NEW DELHI India's economic gloom deepened on Friday with a surprise contraction in industrial output, a fall in exports and a jump in the trade deficit, underscoring the enormity of challenges awaiting a new government that takes over in May.
Economic growth in Asia's third largest economy has almost halved to below 5 percent in the past two years on weak investments and consumer demand, in the worst slowdown for the south Asian nation since the 1980s.
Friday's government data, which measures production at mines, utilities and factories, provided no relief.
A continuing slump in capital and consumer goods sectors resulted in a surprise 1.9 percent annual contraction in industrial production in February, which compares with analysts' median forecast of 0.9 percent growth.
Manufacturing fell 3.7 percent year-on-year in February. Industrial output has fallen in four of the last five months.
"Both consumer demand and investment conditions seem to be weakening, thereby further dampening the outlook for manufacturing," said Arbind Prasad, director general of FICCI.
"Revival of manufacturing growth requires some bold reforms in the area of the business regulatory environment which should be the focus and priority for the (new) government," he added.
In other data on Friday, merchandise exports fell for a second straight month in March, widening the trade deficit to a five-month high.
The trade gap in March widened to $10.51 billion, its highest since October 2013, data from the Ministry of Commerce and Industry showed on Friday. Overseas sales of Indian goods fell 3.15 percent from a year earlier to $29.58 billion in March.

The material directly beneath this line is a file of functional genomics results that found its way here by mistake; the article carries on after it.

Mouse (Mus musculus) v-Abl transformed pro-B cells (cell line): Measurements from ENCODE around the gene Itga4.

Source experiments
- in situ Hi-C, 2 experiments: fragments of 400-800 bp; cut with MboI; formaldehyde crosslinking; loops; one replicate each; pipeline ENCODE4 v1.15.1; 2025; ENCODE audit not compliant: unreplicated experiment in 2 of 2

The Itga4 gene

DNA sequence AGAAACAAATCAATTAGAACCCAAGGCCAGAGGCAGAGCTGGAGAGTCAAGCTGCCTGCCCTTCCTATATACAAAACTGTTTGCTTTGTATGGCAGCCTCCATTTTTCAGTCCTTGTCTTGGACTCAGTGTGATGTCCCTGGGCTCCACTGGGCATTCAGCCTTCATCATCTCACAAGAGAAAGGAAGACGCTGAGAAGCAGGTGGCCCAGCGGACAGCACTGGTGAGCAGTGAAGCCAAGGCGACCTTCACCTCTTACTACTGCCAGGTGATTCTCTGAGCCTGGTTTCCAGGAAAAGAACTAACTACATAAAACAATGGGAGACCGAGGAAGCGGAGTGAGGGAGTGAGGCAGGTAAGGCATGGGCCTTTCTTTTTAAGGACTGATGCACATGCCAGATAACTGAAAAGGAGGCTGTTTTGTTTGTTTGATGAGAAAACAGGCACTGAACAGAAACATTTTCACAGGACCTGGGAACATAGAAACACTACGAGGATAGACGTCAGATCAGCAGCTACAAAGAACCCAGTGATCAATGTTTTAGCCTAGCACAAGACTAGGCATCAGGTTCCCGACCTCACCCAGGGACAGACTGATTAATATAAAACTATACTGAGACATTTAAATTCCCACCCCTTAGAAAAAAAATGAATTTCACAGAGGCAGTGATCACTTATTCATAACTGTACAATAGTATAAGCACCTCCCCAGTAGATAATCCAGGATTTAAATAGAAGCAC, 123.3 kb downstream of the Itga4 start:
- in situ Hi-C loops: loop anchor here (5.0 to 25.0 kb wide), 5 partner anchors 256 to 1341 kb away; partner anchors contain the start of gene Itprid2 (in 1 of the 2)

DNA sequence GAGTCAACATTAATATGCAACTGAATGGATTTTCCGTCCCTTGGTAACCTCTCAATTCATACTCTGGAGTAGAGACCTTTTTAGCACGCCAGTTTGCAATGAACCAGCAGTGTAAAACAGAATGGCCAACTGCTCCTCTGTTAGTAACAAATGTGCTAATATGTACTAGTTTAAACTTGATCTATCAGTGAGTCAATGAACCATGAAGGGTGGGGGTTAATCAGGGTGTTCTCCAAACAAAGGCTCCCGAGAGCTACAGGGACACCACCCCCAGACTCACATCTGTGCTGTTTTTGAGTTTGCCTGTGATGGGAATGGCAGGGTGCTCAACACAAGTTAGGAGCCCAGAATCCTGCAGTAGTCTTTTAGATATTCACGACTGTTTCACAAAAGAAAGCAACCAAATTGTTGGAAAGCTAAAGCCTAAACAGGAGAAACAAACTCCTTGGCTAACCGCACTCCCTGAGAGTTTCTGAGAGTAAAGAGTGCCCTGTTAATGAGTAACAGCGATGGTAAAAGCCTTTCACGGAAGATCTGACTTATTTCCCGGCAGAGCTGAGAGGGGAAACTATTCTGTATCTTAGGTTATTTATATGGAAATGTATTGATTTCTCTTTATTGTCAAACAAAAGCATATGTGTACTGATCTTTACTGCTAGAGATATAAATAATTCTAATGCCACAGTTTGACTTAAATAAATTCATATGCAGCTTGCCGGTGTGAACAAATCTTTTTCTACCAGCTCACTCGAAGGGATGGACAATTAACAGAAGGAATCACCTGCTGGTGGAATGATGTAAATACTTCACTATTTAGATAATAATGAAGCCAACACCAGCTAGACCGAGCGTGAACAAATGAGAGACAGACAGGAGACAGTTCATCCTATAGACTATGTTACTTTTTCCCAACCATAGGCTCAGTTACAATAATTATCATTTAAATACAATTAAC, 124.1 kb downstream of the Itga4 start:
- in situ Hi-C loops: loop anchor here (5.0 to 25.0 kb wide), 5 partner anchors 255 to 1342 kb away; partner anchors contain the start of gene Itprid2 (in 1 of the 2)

Merchandise exports for the 2013/14 fiscal year, however, grew 3.98 percent on year to $312.36 billion. Together with an 8.11 percent decline in annual imports, that helped sharply narrow the country's full-year trade shortfall to $138.59 billion from $190.34 billion a year ago.
The ruling Congress party's failure to revive the economy has turned the opposition Bharatiya Janata Party's pro-business leader Narendra Modi into the overwhelming favourite to head a new government after national elections which began this week.
Thanks to his success in expediting investment projects in Gujarat, Indians hope the BJP leader will be able to reverse the slowdown in jobs and investment growth in a country with a rapidly growing young workforce.
Ratings agency Fitch, which affirmed India's sovereign credit ratings at 'BBB-' with a stable outlook on Friday, reckons its economic fortunes will remain uncertain until the elections are over.
"A policy push that includes structural and governance reforms, fiscal consolidation and efforts to rein in inflationary pressures would likely require a coherent coalition with a strong electoral mandate," it said in a note.
Investment malaise lies at the heart of India's prolonged economic slowdown. Capital investment contributes nearly 35 percent to the economy, but it barely grew in the fiscal year that ended in March as delays in clearances and funding issues grounded many infrastructure projects.
Although a cabinet task force set up by Prime Minister Manmohan Singh has fast-tracked approvals for projects worth 6 percent of gross domestic product, results are not yet visible.
Capital goods output, a proxy for capital investment, shrank for a third straight month in February, falling by an annual 17.4 percent.
India's wobbly economy has made it vulnerable to any shift in capital flows.
Among the "Fragile Five" emerging economies, India suffered from massive capital outflows last year, in part due to concerns over a bloated current account deficit, after the U.S. Federal Reserve signalled a winding back of its monetary stimulus.
Heavy outflows sent the rupee to a record low last August, prompting Indian authorities to build up foreign currency reserves and clamp down on gold imports.
(Editing by Gareth Jones)
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India will release data on Monday showing it remains one of the fastest growing economies in the world, but economists are struggling to reconcile that rosy picture with ground realities like weak exports, investment, and flat corporate order books. Full Article